is president and ceo of the windstream corporation, he is also chairman this year of the u.s. telecom trade association. he's been our guest on "the communicators" along with paul barbagallo of bloomberg. gentlemen, thank you. >> guest: thank you. >> just ahead, a series of discussions by the world affairs council of america exploring national security issues facing the u.s. up first, former national security adviser steven hadley. he talks about the economic impact on national security. then a panel of former ambassadors discusses relations between the u.s. and pakistan. after that former middle east envoy dennis ross talks about iran, israel and u.s./middle east policy. and later, a look at the aftermath of the arab spring including the ongoing syrian civil war and the challenges facing egypt after its revolution. >> later today, singers and musicians roger daltrey and pete townsend of the who will be at the national press club to talk about the program they co-founded to help improve the lives of teenagers and young adults with cancer. they'll also discuss their plans for a new initiativ
about the u.s. economy. i think consumers are where it's at. we just got to get over this fiscal cliff thing. >> jonathan capehart. >> i learned president morsi of egypt is fanatical about "planet of the apes." >> that is really all you need to know. jonathan, thank you so much. rana, steve, michael and everybody, thank you for watching today. if it's "way too early," it's "morning joe." chuck todd is next with "the daily rundown." >>> together again. mitt romney makes his way to the white house. it's not exactly the way he wanted to get there. but can something constructive come out of a private lunch between president obama and the man he defeated just three weeks ago? that's right. that was just three weeks ago. >>> also this morning, a deep dive into america's longest war. look into lessons learned and the sacrifices made by troops at one combat outpost. tell us about what's been accomplished and what's not in more than a decade of fighting. as the country wakes up obsessed with numbers and winners, for the lottery, that, we've got a very important update on the election night numb
, and if we don't tackle these threats, the u.s. and other nations will pay the price in the form of lost economic growth and development, stifled innovation and social progress and diminished opportunity. so i will describe those threats and talk about what needs to happen for us to keep the global internet on the right path. to harness the opportunities new communications, technologies to benefit all. there's a lot that about the relationship between communications technologies and world events, but in some important ways the relationship between the mutations, technology and world history has always been a profound one. the printing press was a new communications technology that changed the world. it won't take us back that far, but for a few minutes i will take us back 50 years to a powerfully important speech given by an fcc chairman in 1961. that made president john f. kennedy's. , newton minnow, spoke to the national association of broadcasting. his speech generally remembered for the declaration that tv had become a vast wasteland. but the speech, and i recommend reading it was ac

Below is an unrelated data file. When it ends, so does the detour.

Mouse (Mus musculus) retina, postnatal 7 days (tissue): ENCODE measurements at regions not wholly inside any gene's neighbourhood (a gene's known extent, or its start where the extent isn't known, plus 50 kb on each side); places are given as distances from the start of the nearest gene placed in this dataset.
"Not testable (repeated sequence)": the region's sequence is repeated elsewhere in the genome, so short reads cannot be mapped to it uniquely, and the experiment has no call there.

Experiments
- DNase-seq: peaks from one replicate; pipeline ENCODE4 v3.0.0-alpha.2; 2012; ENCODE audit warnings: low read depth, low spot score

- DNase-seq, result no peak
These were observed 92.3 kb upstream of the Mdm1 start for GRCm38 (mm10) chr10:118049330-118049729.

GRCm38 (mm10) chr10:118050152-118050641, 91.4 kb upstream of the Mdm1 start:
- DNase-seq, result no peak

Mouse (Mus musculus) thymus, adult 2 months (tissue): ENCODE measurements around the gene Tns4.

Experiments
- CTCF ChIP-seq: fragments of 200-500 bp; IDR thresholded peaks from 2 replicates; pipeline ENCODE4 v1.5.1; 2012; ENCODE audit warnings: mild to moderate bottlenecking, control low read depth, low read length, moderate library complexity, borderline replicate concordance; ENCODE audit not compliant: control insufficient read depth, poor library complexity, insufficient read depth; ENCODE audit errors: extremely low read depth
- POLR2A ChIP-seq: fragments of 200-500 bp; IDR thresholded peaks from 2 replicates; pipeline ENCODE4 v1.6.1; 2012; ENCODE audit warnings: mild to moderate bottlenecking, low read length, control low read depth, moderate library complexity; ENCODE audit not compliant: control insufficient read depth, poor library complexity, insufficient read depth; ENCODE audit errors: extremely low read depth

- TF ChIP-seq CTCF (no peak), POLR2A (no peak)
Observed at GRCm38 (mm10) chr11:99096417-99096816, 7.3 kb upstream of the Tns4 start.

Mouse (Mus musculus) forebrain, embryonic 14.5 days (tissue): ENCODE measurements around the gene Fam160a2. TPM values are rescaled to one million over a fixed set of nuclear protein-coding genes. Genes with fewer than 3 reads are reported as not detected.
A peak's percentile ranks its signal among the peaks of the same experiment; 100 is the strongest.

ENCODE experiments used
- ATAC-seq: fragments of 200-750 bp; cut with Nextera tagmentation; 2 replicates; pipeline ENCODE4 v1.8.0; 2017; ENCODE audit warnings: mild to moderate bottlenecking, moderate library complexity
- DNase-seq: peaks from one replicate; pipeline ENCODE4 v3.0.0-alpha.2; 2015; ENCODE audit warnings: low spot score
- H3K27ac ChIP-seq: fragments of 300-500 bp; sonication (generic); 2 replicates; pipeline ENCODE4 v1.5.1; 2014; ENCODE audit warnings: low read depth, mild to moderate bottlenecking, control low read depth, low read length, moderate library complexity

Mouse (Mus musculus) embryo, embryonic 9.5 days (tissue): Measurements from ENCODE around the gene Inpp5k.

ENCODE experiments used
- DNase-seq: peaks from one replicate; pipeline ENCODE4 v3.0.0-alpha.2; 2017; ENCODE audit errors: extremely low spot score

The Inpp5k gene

appointments, an inclination for restraint. i want to appoint judges who understand as a u.s. supreme court explained, that law is something more than the mere -- law is something more than mere will exerted as an act of power. if you think about being governor of a state like florida, your biggest legacy is probably your judges. we appointed about just over 80 judges now so far in 22 months, and so these are the individuals that are beginning to help -- decide whether we have three branches of government. i just remember civics, class, three branches of government, and i made sure everybody always remembers that in my state. the election is over. we may not be happy with the current occupant of the white house, but the question is what are we going to do about it? will you take action or stay on the sidelines? will you join the fight for conservative solutions with states like florida where we are fighting for families by creating jobs, quality education, and keeping the cost of living low? the time for arguing over who caused the problems has ended. now it is the time to break from the ca
about doing this with yemen, too which is of course in an area of the u.s. and saudi arabia to cooperate a lot on counterterrorism, on the gcc initiative to get the power not only the thing is how do you get this desperately poor country running out of everything all but once given the chance to get back on its feet. we are still working together on that. the big issues you to brief the next secretary on our iran sanctions and syria. the imposition of the current set of sanctions wouldn't have been possible without such a deal last november but if the sanctions led to iran losing up to or a little more than half of its oil exports, with saudi arabia be willing to step in and make those exports and i think with a caveat that we probably can't make up all of iran's exports whether it be a mechanism to totally shut them down because that would take the saudi production right up and leave no spare capacity which tends to be a driver for the higher oil prices. so, as the sanctions have come about, we had some bumps in the oil market particularly in the spring in anticipation, but as they've b